Date: Monday, November 6, 2017
Session Title: Miscellaneous Rheumatic and Inflammatory Diseases Poster I
Session Type: ACR Poster Session B
Session Time: 9:00AM-11:00AM
Background/Purpose: Yamaguchi’s criteria for classification of adult-onset Still’s disease (AOSD) has been widely applied in clinic despite it was established decades ago. However, hyperferritinemia, which is a hallmark of AOSD, is not included in the criteria. Moreover, the criteria requires differential diagnosis of malignancy, infection, etc., which has been challenging. Heme oxygenase (HO)-1 is a stress-inducible heme degrading enzyme highly expressed in monocyte/macrophage, serum levels of which has been reported as a promising biomarker for AOSD. We here report data on the use of serum ferritin and HO-1 levels in an attempt to improve the classification of AOSD.
Methods: Under the Hypercytokinemia Study Group collaboration, we collected sera from a total of 145 AOSD cases. Three independent experts judged whether the patient is definite AOSD depending on clinical information. These “definite AOSD” patients were further divided into active, remission, and relapse groups, based on their clinical status. Other rheumatic diseases such as ANCA-associated vasculitis, and culture-positive sepsis were included as disease controls. Serum ferritin and HO-1 levels were measured in all of the collected samples by means of ELISA. An association among clinical symptoms, serum ferritin, and HO-1 was explored. Multivariate regression analysis was performed to identify the independent variables associated with definite AOSD diagnosis.
Results: Serum ferritin and HO-1 levels were significantly higher in active and relapsed AOSD cases compared to disease controls, and were reduced by the treatment. Although significant correlation between serum ferritin and HO-1 levels were observed, discrepancy was found in some cases such as patients with iron-deficient anemia (Figure). ROC analysis identified optimal levels of serum ferritin (> 833 ng/ml; sensitivity 77.5%, specificity 81.1%), and HO-1 (>96.4 ng/ml; sensitivity 92.5%, specificity 81.1%) that differentiate AOSD from disease controls. Multivariate analysis identified typical skin rash, lymphadenopathy/splenomegary, seronegative, high HO-1 as independent variables associated with AOSD diagnosis.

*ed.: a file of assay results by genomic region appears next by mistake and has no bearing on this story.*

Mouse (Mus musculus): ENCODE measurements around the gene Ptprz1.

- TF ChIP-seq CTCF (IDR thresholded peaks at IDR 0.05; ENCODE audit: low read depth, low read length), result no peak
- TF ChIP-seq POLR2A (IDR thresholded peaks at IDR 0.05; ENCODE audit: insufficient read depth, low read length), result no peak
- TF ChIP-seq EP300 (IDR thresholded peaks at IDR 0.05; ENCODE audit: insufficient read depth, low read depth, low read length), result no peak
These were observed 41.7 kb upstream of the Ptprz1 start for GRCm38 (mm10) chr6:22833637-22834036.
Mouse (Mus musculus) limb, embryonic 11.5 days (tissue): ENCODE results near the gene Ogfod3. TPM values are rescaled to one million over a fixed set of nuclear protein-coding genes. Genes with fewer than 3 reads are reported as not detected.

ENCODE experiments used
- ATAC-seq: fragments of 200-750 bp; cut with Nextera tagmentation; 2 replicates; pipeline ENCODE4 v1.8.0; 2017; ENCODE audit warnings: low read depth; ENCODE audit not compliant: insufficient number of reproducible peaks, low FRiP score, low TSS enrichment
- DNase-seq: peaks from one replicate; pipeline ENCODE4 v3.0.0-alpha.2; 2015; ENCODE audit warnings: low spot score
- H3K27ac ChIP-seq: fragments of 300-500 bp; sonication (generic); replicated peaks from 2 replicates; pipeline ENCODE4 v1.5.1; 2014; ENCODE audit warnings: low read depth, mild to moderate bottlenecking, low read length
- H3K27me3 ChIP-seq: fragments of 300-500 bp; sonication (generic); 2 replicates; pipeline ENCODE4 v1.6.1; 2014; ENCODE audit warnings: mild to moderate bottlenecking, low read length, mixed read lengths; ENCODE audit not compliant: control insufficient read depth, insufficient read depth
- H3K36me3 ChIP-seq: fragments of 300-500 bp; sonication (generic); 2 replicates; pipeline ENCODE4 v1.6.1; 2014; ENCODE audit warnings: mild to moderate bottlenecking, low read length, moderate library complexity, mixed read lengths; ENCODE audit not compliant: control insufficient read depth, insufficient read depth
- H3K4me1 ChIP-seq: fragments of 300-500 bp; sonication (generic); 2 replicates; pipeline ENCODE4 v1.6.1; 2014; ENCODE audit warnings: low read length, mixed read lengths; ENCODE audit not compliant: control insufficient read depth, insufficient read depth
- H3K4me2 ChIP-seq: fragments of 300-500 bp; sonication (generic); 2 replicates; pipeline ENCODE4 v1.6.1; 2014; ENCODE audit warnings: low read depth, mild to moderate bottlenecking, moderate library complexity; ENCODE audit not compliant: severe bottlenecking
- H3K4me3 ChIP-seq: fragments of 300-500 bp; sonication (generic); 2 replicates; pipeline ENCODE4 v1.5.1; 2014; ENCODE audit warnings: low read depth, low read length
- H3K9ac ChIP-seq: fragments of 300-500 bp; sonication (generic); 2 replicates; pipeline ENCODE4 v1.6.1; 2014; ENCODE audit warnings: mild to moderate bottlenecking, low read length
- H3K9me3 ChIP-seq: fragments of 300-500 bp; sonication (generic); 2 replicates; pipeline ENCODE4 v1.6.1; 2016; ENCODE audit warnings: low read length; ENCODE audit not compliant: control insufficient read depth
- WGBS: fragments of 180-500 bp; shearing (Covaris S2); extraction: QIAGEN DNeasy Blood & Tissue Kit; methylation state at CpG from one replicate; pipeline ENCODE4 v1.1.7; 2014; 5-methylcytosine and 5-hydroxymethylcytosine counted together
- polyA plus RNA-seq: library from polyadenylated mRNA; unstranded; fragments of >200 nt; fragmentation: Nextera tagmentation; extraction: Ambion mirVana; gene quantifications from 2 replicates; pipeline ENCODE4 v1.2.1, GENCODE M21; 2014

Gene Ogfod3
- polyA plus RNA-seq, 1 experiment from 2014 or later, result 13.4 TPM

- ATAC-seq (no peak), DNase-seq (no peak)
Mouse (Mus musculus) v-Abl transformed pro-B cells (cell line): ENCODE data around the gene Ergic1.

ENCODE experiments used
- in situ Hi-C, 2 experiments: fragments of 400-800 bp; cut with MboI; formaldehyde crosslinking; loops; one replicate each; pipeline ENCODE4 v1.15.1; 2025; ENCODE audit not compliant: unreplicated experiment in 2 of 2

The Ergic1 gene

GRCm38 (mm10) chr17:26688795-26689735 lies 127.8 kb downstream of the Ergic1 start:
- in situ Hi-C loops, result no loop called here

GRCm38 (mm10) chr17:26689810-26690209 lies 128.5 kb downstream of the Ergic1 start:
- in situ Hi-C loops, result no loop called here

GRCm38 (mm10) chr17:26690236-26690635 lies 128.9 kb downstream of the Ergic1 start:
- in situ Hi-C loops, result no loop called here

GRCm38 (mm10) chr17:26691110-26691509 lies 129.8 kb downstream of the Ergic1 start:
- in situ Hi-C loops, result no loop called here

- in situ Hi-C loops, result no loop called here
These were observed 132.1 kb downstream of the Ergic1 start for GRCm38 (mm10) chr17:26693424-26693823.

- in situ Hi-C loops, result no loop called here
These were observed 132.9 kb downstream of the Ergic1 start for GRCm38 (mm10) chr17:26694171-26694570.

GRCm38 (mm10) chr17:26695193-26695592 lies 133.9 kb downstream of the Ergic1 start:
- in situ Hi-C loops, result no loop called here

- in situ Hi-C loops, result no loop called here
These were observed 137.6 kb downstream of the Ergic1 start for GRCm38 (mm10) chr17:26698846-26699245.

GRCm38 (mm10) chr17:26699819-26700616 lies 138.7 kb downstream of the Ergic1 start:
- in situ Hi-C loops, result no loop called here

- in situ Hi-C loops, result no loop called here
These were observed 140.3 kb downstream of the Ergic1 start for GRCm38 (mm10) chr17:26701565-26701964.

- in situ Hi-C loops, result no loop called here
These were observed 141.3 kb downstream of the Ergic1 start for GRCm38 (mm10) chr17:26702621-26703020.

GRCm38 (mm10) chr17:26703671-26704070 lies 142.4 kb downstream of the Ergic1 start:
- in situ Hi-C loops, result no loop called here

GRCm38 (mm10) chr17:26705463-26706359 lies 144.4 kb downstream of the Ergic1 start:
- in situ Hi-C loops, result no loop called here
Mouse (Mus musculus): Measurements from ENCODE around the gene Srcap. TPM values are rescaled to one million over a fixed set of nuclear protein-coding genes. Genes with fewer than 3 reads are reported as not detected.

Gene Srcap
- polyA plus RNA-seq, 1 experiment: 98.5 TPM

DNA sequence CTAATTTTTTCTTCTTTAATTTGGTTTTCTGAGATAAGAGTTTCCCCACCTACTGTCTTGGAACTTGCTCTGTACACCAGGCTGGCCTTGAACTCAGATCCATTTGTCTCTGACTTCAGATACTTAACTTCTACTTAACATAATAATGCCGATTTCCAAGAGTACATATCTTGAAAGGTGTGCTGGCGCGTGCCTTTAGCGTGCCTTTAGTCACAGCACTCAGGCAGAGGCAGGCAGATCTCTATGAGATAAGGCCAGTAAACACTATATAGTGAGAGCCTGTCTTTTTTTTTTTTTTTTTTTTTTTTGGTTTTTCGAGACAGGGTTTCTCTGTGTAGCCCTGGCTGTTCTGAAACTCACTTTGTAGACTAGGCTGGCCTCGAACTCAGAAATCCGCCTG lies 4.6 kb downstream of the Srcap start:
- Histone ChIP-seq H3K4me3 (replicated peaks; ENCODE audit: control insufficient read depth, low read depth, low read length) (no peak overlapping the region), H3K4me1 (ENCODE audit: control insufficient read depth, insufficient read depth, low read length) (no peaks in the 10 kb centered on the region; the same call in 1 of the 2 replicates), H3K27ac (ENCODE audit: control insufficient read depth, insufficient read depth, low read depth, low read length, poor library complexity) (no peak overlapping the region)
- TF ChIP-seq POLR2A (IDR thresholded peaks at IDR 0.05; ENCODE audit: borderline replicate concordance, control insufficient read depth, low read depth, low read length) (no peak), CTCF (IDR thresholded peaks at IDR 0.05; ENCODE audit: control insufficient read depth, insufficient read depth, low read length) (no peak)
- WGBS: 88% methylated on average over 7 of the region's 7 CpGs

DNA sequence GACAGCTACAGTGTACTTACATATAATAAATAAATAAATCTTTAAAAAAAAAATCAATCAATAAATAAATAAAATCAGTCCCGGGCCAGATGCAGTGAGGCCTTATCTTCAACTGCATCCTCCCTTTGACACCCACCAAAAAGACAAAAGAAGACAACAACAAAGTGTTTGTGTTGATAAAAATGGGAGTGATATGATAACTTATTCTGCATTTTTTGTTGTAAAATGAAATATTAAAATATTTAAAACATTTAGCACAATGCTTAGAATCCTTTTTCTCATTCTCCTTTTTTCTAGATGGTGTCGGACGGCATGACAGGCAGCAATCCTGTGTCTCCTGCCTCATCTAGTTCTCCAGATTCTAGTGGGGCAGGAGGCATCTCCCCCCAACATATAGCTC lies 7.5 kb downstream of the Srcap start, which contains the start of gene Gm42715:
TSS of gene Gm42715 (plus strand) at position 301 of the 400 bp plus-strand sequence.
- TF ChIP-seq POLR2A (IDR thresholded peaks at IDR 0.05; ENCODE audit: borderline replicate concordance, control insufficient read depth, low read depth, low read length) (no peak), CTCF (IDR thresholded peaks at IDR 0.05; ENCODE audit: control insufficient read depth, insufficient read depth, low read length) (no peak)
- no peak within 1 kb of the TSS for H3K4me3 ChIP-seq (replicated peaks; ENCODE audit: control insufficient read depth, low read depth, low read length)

Conclusion: We confirmed that serum ferritin and HO-1 serve as biomarkers for AOSD. Including biomarkers in the Yamaguchi’s criteria may reduce hetrogeneity of the included patients, although further validation is necessary.
Figure: Comparison of serum ferritin and serum HO-1 in AOSD and disease-controls.
Horizontal and vertical dots indicate cut-off values determined from ROC analysis.
To cite this abstract in AMA style:Kirino Y, Kawaguchi Y, Tada Y, Tsukamoto H, Ota T, Iwamoto M, Takahashi H, Nagasawa K, Takei S, Horiuchi T, Ichida H, Minota S, Ueda A, Ohta A, Ishigatsubo Y. Use of Including Serum Ferritin and Heme Oxygenase 1 in the Yamaguchi’s Classification for Adult-Onset Still’s Disease: A Multicenter Retrospective Study [abstract]. Arthritis Rheumatol. 2017; 69 (suppl 10). https://acrabstracts.org/abstract/use-of-including-serum-ferritin-and-heme-oxygenase-1-in-the-yamaguchis-classification-for-adult-onset-stills-disease-a-multicenter-retrospective-study/. Accessed November 13, 2018.
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ACR Meeting Abstracts - https://acrabstracts.org/abstract/use-of-including-serum-ferritin-and-heme-oxygenase-1-in-the-yamaguchis-classification-for-adult-onset-stills-disease-a-multicenter-retrospective-study/